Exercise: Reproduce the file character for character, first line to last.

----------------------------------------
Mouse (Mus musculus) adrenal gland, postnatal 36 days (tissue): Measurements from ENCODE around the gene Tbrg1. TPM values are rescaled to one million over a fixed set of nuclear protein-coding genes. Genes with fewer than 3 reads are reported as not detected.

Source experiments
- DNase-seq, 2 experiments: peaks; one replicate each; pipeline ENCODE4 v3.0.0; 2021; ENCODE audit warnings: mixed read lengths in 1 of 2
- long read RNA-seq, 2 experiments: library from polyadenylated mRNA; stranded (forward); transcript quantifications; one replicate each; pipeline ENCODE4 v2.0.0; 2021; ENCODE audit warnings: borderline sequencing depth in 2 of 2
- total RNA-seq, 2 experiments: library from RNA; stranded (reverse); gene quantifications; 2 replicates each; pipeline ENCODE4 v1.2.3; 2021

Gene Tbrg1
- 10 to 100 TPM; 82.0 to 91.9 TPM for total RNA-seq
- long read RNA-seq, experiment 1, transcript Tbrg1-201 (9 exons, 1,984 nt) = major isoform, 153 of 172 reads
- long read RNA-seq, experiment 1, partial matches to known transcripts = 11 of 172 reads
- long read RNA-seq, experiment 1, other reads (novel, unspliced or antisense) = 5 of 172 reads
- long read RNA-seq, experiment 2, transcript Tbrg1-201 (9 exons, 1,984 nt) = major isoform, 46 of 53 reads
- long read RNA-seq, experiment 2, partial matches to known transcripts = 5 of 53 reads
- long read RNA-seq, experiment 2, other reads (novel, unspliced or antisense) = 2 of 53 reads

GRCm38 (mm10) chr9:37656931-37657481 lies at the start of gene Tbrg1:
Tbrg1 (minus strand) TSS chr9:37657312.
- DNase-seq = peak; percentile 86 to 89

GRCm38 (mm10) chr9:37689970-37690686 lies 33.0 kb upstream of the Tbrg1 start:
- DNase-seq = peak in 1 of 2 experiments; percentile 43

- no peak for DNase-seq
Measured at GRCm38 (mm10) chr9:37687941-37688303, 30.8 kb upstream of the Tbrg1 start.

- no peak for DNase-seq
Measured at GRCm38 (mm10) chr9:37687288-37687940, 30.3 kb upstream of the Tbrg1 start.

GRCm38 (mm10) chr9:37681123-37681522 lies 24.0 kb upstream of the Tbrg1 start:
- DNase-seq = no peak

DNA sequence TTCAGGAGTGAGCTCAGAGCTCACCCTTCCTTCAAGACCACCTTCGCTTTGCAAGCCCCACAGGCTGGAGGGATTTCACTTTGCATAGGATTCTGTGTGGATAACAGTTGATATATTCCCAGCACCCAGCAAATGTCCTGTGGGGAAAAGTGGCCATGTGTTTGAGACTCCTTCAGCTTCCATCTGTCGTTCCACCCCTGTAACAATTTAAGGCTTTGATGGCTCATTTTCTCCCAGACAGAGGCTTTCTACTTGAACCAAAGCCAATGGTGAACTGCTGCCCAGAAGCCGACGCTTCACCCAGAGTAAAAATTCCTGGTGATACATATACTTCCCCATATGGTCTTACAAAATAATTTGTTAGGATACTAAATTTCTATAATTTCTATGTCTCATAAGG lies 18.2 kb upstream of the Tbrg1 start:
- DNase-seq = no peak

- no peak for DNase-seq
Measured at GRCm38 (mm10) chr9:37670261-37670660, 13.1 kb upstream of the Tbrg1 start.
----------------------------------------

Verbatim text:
Mouse (Mus musculus) adrenal gland, postnatal 36 days (tissue): Measurements from ENCODE around the gene Tbrg1. TPM values are rescaled to one million over a fixed set of nuclear protein-coding genes. Genes with fewer than 3 reads are reported as not detected.

Source experiments
- DNase-seq, 2 experiments: peaks; one replicate each; pipeline ENCODE4 v3.0.0; 2021; ENCODE audit warnings: mixed read lengths in 1 of 2
- long read RNA-seq, 2 experiments: library from polyadenylated mRNA; stranded (forward); transcript quantifications; one replicate each; pipeline ENCODE4 v2.0.0; 2021; ENCODE audit warnings: borderline sequencing depth in 2 of 2
- total RNA-seq, 2 experiments: library from RNA; stranded (reverse); gene quantifications; 2 replicates each; pipeline ENCODE4 v1.2.3; 2021

Gene Tbrg1
- 10 to 100 TPM; 82.0 to 91.9 TPM for total RNA-seq
- long read RNA-seq, experiment 1, transcript Tbrg1-201 (9 exons, 1,984 nt) = major isoform, 153 of 172 reads
- long read RNA-seq, experiment 1, partial matches to known transcripts = 11 of 172 reads
- long read RNA-seq, experiment 1, other reads (novel, unspliced or antisense) = 5 of 172 reads
- long read RNA-seq, experiment 2, transcript Tbrg1-201 (9 exons, 1,984 nt) = major isoform, 46 of 53 reads
- long read RNA-seq, experiment 2, partial matches to known transcripts = 5 of 53 reads
- long read RNA-seq, experiment 2, other reads (novel, unspliced or antisense) = 2 of 53 reads

GRCm38 (mm10) chr9:37656931-37657481 lies at the start of gene Tbrg1:
Tbrg1 (minus strand) TSS chr9:37657312.
- DNase-seq = peak; percentile 86 to 89

GRCm38 (mm10) chr9:37689970-37690686 lies 33.0 kb upstream of the Tbrg1 start:
- DNase-seq = peak in 1 of 2 experiments; percentile 43

- no peak for DNase-seq
Measured at GRCm38 (mm10) chr9:37687941-37688303, 30.8 kb upstream of the Tbrg1 start.

- no peak for DNase-seq
Measured at GRCm38 (mm10) chr9:37687288-37687940, 30.3 kb upstream of the Tbrg1 start.

GRCm38 (mm10) chr9:37681123-37681522 lies 24.0 kb upstream of the Tbrg1 start:
- DNase-seq = no peak

DNA sequence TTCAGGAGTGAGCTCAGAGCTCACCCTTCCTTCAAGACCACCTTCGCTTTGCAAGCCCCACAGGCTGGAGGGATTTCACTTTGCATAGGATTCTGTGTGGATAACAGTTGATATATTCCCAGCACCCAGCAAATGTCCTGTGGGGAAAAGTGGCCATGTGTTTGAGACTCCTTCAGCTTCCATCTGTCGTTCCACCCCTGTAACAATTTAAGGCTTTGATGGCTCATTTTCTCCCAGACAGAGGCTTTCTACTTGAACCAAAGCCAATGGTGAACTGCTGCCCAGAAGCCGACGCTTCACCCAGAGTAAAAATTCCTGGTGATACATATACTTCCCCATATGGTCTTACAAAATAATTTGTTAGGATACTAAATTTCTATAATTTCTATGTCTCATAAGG lies 18.2 kb upstream of the Tbrg1 start:
- DNase-seq = no peak

- no peak for DNase-seq
Measured at GRCm38 (mm10) chr9:37670261-37670660, 13.1 kb upstream of the Tbrg1 start.